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July 31, 2014 | NPR · Tens of thousands of displaced Gazans face skyrocketing prices for limited water supplies, and severely disrupted electricity service. As well, long lines are developing for staples like bread.
 
July 31, 2014 | NPR · Christian Science Monitor reporter Christa Case Bryant tells Renee Montagne why the Israeli army is finding Hamas a more formidable foe now than during the 2009 war.
 
July 31, 2014 | NPR · Oklahoma is experiencing more earthquakes, and some scientists say they're caused by wastewater disposal wells. Linda Wertheimer learns more from energy reporter Joe Wertz of StateImpact Oklahoma.
 

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July 31, 2014 | NPR · The day began with Israel's military calling up 16,000 more reservists, stoking fears of a widening offensive in Gaza; it ended with a 72-hour cease-fire agreement between Israel and Hamas.
 
July 31, 2014 | NPR · Nearly a month into the war in Gaza, pollsters have been taking a look at how attitudes in the region have changed among Israelis and Palestinians.
 
July 31, 2014 | NPR · A surge of new cases in West Africa's Ebola virus outbreak has health officials worried that the epidemic is getting worse. Sierra Leone, for one, has declared a state of emergency, sending in troops to quarantine some of the hardest hit communities.
 

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July 26, 2014 | NPR · Hezbollah has been a longtime ally of Hamas, but during this most recent conflict between Israel and Gaza they've taken a sideline role. NPR's Scott Simon talks to the BBC's Kim Ghattas in Beirut.
 

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July 27, 2014 | NPR · Fighting in Ukraine near the crash site of Malaysia Airlines Flight MH17 has international investigators staying away. NPR's Arun Rath talks with OSCE's Michael Bociurkiw about the investigation.
 

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Media

Jul 31, 2014 — An internal memo spurred discussion on social media policy in the newsroom. Here at NPR, retweets DO count as endorsements. What do you think?
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Mar 19, 2014 — An investigation into how NPR should refer to the Washington team concludes that it is time to pull back on using the team's name. Does anyone believe it won't be toast anyway?
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Nov 21, 2013 — No, you are not hearing things. Without fanfare, NPR in the last year has begun to rerun some features across its shows. Most were labeled on-air as encores, but some, like one on Texas barbecue, weren't. There are good reasons to repeat a particularly good story from another show, but a rerun should be labeled as such. Some folks question the rerun practice altogether.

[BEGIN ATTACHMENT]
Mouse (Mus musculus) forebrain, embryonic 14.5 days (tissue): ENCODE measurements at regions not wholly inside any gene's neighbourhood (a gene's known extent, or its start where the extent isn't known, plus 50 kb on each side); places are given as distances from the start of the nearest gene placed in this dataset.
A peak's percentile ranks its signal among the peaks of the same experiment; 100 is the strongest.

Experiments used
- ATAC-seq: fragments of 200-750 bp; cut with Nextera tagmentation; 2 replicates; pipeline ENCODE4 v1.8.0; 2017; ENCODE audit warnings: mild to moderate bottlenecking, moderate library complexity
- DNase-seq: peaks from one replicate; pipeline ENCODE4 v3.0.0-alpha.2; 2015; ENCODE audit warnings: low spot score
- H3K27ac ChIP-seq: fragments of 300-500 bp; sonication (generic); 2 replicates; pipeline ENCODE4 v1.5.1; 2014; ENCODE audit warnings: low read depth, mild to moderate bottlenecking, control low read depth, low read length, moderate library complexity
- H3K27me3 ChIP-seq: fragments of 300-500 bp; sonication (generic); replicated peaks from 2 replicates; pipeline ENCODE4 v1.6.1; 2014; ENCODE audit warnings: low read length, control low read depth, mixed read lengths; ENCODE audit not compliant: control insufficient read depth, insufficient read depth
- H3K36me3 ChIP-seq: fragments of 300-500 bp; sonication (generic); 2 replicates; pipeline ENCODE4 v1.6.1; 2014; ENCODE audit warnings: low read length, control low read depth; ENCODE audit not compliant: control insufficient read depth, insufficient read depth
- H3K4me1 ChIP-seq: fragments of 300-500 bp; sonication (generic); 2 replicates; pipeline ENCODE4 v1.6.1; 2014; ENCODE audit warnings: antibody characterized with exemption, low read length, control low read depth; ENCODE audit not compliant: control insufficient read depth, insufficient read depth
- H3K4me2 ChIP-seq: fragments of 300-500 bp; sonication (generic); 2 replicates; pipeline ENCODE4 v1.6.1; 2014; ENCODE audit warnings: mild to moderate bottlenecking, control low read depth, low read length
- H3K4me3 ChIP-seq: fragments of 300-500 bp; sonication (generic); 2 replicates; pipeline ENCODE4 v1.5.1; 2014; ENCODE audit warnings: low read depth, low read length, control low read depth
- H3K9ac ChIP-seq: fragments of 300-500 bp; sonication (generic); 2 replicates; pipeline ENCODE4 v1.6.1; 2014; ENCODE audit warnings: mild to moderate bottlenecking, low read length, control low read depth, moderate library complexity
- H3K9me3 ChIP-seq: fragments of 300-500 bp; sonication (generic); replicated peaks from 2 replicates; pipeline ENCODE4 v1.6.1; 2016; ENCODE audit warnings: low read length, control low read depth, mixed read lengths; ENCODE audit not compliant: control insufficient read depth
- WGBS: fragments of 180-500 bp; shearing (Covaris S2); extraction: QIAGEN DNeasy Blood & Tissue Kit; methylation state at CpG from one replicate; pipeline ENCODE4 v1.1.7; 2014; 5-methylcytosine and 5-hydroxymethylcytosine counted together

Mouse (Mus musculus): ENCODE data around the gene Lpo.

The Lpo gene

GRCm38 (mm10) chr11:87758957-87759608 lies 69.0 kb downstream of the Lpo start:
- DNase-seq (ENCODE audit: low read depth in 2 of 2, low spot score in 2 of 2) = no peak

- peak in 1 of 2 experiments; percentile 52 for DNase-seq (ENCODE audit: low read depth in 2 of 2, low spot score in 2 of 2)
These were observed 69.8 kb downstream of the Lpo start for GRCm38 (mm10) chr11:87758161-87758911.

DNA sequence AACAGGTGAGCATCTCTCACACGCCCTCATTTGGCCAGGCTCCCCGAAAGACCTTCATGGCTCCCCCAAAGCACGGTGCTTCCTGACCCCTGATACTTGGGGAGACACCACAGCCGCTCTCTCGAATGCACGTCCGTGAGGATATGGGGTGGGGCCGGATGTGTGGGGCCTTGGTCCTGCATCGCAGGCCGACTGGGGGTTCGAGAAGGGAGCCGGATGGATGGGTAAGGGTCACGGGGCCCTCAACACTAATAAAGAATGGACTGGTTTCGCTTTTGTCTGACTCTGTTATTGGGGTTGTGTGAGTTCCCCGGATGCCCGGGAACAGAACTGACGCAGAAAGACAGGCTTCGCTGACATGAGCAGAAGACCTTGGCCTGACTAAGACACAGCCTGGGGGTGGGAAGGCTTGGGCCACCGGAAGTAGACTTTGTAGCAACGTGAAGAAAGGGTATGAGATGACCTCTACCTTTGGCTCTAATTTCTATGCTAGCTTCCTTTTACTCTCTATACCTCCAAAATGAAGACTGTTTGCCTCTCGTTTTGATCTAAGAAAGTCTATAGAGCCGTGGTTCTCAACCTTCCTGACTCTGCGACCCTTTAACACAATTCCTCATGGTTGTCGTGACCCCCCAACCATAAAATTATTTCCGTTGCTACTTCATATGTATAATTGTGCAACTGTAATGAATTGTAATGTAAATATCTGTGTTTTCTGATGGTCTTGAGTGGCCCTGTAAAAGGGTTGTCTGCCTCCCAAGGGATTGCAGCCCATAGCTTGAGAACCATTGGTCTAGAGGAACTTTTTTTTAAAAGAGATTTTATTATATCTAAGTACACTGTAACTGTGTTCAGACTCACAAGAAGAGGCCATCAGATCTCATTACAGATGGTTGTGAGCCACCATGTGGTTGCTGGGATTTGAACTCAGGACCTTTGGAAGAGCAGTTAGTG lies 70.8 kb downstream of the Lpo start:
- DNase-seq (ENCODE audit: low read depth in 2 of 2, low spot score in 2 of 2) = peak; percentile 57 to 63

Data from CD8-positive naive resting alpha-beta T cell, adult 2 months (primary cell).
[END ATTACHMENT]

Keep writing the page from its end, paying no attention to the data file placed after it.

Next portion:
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Nov 14, 2013 — NPR ran five stores on the giant pandas in Washington's National Zoo during its coverage of last month's government shutdown. It then ran a sixth story on them last week. What gives? Does anyone in the rest of the country really care about the capital's pandas? An NPR editor responds.
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Jul 29, 2013 — The Center for Immigration Studies is happy to court controversy in the current debate over immigration. The influential Washington think tank favors greater immigration restrictions. But when a Morning Edition story called the group "decidedly right-wing," it rightfully objected.
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Jul 19, 2013 — Former foreign editor John Felton conducts quarterly, independent, reviews of NPR's Israeli-Palestinian coverage. His second-quarter 2013 report is now available online.
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Jul 11, 2013 — An icon of radio has passed on with the cancellation of Talk of the Nation. The decision was a management prerogative, but I join with the many hundreds of you who have written in mourning. Some of your letters may help the replacement, Here & Now. We are all listening.
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Nov 20, 2012 — Hundreds of Red Cross volunteers came from across the country to help with Hurricane Sandy relief efforts in New York and New Jersey. But the agency was also criticized for being slow in the first days. How do you report on selflessness, something which helps hold our nation together?
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Nov 5, 2012 — Steve Inskeep is a veteran reporter of wars and disasters with an appreciation for dark humor and the absurd. But how far can you go when you are the host of one of the largest general news shows in the country? Some listeners complained about his comments during coverage of Hurricane Sandy.
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Nov 1, 2012 — Audience surveys find that many of you dislike interviews with ordinary voters (especially if it's with someone you disagree with). I agree that the practice, born out of American populism, is overdone on NPR and in the mainstream media. This is sure to get me in trouble with the American journalism fraternity, but no one else in the world does what we do.
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